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History professor under attack from peers for taking stance against 1619 Project curriculum

A history professor who urged K-12 superintendents in his state against implementing the 1619 Project curriculum has come under heavy fire from peers who have attacked and vilified him.

Jay Bergman, a professor of history at Central Connecticut State University, wrote to the state’s superintendents earlier in the year asking them to not embed the curriculum, saying it “presents America’s history as driven, nearly exclusively, by white racism” and that “nearly everything else in the 1619 Project, is entirely false, mostly false, or misleading.”

The New York Times’ controversial 1619 Project argues that the American Revolution was fought largely to maintain slavery in America and that Abraham Lincoln was racist, and a curriculum supporting those arguments is being used in school districts across the nation.

Bergman’s letter did not raise eyebrows and ire, however, until it was featured in May by NBC Connecticut, which reported at least one superintendent found the letter’s contents troubling and “extremely inappropriate” that Bergman used his CCSU email system for his memo.

In the weeks since the NBC report, Bergman has become a target for scorn, ridicule and ad hominem attacks.

Some professors at his university demanded he be officially censured, sanctioned or publicly repudiated. Others called him a racist. Bergman’s writings as a conservative scholar also came under the radar, with his peers bristling at and bemoaning his stances on other subjects as well.

“The nastiest of these by far was Jerold Duquette’s … which in merely four paragraphs, managed to include twelve pejoratives in his feverish denunciation of my views, my intelligence, and my integrity,” Bergman told The College Fix.

In demanding action against Bergman, his peers used an administrative tactic, arguing he should not have used his CCSU email to contact the superintendents.

“In all, faculty in 12 academic departments attacked me, some more than once, for my letter to superintendents,” Bergman told The College Fix. “This does not include my own faculty union, the executive committee of which denounced me formally as a racist. In none of the attacks was any empirical evidence provided to substantiate them.”

“I was also denounced by six of the twelve active members of my own department,” he said, adding “one of whom … at a department meeting, called me a racist to my face.”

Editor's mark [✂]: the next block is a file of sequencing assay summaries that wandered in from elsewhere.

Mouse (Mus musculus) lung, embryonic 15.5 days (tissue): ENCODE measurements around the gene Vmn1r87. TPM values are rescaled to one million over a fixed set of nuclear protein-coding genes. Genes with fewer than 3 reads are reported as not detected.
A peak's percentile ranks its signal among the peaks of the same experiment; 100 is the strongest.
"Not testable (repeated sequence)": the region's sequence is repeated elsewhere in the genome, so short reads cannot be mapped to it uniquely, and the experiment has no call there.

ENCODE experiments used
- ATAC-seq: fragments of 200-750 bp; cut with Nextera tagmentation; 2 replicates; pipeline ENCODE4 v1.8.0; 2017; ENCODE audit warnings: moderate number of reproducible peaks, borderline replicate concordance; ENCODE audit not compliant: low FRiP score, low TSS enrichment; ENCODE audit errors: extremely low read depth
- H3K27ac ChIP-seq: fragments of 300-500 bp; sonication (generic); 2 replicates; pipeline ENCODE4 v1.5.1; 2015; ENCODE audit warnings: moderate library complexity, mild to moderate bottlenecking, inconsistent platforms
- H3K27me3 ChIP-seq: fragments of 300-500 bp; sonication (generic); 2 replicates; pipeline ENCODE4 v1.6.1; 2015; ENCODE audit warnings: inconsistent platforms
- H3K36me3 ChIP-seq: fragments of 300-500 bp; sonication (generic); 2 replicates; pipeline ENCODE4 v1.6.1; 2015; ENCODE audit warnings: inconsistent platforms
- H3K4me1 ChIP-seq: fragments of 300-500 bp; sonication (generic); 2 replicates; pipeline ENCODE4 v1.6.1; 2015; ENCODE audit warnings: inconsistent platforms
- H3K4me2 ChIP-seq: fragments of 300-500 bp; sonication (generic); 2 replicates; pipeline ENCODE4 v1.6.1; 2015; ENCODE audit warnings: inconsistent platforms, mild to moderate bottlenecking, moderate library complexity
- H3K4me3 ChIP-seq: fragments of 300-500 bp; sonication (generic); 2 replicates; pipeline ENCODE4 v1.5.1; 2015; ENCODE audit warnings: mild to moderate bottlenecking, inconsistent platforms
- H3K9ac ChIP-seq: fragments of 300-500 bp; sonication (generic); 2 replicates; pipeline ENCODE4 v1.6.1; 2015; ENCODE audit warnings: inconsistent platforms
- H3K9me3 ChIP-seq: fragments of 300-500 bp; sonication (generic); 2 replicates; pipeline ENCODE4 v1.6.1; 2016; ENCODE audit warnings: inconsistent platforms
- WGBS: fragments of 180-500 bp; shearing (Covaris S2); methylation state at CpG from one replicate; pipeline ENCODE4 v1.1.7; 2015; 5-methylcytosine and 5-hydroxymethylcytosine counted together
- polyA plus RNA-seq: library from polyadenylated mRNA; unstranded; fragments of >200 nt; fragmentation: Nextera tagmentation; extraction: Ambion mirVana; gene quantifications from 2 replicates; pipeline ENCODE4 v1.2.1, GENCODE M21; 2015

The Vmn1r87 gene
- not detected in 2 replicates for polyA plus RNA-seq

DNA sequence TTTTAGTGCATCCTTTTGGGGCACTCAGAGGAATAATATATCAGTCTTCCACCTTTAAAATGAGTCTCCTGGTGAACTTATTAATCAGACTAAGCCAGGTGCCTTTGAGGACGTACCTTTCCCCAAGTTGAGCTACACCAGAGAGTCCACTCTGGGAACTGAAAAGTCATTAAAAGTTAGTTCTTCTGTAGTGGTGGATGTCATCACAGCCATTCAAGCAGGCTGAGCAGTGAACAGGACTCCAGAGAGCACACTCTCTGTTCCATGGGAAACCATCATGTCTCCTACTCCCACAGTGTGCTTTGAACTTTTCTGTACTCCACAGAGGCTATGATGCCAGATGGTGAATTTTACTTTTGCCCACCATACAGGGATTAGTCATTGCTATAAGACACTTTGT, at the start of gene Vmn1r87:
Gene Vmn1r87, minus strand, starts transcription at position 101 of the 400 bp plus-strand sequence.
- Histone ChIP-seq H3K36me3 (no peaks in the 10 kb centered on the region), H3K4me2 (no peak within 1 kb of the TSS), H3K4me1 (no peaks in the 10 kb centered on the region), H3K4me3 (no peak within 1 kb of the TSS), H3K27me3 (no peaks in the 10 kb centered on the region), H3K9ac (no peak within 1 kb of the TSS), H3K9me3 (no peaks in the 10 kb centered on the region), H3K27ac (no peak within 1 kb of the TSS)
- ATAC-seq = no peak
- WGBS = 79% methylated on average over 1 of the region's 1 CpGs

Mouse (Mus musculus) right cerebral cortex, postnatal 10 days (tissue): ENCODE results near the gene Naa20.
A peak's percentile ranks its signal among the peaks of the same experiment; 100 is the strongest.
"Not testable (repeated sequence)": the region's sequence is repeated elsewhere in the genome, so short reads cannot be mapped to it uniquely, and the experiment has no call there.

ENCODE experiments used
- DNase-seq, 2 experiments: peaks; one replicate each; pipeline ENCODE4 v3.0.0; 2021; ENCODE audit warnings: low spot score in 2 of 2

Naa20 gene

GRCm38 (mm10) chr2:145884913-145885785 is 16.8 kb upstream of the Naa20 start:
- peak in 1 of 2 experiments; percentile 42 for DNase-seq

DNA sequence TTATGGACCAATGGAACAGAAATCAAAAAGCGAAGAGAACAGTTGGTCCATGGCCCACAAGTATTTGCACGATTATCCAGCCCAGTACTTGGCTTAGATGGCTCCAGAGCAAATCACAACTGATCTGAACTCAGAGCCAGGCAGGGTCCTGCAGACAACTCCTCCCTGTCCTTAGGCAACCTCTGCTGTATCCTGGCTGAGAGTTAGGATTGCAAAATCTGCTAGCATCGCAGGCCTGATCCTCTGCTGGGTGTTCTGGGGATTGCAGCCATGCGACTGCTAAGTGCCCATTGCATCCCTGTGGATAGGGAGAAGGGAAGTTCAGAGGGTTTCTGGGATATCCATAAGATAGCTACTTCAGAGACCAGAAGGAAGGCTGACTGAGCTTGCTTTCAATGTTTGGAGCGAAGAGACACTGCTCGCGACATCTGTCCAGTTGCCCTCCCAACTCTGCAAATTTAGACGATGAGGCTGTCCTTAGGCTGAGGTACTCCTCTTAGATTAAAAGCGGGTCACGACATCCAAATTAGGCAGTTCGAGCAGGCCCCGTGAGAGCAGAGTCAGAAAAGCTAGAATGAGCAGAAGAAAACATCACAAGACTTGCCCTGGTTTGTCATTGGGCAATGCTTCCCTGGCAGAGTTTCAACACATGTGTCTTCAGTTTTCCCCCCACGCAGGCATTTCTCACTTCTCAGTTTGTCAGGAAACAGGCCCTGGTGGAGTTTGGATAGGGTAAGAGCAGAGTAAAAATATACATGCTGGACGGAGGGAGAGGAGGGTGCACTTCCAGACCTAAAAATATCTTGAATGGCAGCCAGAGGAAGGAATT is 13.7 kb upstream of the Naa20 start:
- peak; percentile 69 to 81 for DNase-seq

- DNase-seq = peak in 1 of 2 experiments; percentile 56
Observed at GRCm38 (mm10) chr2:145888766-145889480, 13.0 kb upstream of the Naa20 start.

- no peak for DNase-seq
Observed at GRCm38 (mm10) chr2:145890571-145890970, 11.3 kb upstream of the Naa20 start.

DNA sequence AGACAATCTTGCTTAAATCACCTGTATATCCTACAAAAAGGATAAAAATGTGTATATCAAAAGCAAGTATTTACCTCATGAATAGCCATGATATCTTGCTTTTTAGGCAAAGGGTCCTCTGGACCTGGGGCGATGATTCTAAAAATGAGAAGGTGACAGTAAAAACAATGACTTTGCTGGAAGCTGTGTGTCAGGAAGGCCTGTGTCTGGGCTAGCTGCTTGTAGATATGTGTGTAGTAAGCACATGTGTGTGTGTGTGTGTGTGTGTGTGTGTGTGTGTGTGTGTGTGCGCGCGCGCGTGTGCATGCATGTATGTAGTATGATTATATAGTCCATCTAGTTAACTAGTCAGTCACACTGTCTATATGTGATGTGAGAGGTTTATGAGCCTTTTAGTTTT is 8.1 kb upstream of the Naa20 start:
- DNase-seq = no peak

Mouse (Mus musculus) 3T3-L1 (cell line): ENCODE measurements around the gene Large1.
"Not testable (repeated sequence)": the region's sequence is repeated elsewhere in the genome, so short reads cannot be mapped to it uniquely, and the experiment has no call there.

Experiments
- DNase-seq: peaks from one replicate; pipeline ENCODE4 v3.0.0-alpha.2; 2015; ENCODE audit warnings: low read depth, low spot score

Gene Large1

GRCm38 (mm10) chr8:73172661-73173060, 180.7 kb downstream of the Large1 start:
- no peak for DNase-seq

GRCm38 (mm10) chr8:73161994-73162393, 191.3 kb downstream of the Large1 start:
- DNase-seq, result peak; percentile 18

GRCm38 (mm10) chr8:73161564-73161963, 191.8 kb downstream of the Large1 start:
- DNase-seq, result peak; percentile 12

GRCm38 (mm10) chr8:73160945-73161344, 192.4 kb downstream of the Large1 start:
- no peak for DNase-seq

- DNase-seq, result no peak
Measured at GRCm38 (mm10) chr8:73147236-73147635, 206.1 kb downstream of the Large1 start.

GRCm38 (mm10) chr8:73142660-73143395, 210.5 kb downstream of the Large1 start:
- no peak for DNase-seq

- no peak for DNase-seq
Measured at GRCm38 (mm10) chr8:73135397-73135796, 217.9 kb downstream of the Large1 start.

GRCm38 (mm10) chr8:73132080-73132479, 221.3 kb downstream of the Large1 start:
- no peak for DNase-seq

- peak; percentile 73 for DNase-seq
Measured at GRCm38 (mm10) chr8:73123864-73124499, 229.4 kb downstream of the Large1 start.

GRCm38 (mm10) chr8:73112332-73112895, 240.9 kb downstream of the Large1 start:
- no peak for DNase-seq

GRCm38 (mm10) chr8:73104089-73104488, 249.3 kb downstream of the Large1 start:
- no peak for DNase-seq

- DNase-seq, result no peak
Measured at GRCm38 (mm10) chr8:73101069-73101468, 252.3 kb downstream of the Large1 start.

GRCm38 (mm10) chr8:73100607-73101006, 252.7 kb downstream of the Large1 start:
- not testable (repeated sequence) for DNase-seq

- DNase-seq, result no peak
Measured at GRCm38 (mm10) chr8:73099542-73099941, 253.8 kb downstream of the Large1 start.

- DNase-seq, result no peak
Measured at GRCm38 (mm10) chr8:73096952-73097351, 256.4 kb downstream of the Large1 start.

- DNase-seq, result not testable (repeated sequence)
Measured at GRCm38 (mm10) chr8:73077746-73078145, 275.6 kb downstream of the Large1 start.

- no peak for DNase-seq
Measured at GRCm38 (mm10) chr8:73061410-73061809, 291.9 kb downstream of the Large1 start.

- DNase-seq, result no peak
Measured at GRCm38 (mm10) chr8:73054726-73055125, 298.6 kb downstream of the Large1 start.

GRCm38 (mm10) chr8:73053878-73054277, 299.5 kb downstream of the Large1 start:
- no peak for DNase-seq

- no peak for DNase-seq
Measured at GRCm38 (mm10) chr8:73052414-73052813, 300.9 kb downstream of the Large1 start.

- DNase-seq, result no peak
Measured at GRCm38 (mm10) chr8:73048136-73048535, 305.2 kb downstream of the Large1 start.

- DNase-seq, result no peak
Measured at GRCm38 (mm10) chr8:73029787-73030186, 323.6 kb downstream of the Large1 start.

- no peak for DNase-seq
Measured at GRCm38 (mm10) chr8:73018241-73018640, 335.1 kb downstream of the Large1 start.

While Bergman does not face discipline, the attacks represent “a study in academic cancel culture,” wrote National Association of Scholars President Peter Wood.

“Bergman is tenured, and to that extent protected, from the reprisals of his unhappy colleagues. But he is not protected from what we have learned to call a ‘hostile work environment,'” Wood wrote.

“The most striking things about these statements [against Bergman] are their nastiness and their emptiness. Bergman is accused of racism, explicitly by some, implicitly by others. This is a gross ad hominem attack, based on less than nothing,” Wood wrote.

“Bergman is a strong proponent of racial equality—he just happens to be living at a time when progressive opinion has swung against racial equality and in favor of racial ‘equity,’ which is another way of saying racial division and race-based favoritism.”

Bergman said the attacks have affected him.

“Because I am a tenured full professor, my employment at CCSU is reasonably secure. But to say that, after 31 years of loyal and dedicated service to the institution as a teacher and scholar whose books have been published by several of the most prestigious university presses in the world, I am disenchanted with the moral and intellectual caliber of my attackers would be an understatement,” he told The Fix.

“Notwithstanding the university’s public commitment to ‘diversity,’ it is obvious that faculty there will not tolerate any deviation from a radical political orthodoxy and that anyone who does so is not only wrong but evil,” Bergman said.

“The sheer nastiness of the attacks was matched only by the absence of any reasoned, factually corroborated refutation. Bear in mind that my original letter to superintendents said not a word about CCSU or its faculty.”

MORE: Scholars slam New York Times’ 1619 Project: ‘So wrong in so many ways’

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About the Author
Fix Editor
Jennifer Kabbany is editor-in-chief of The College Fix.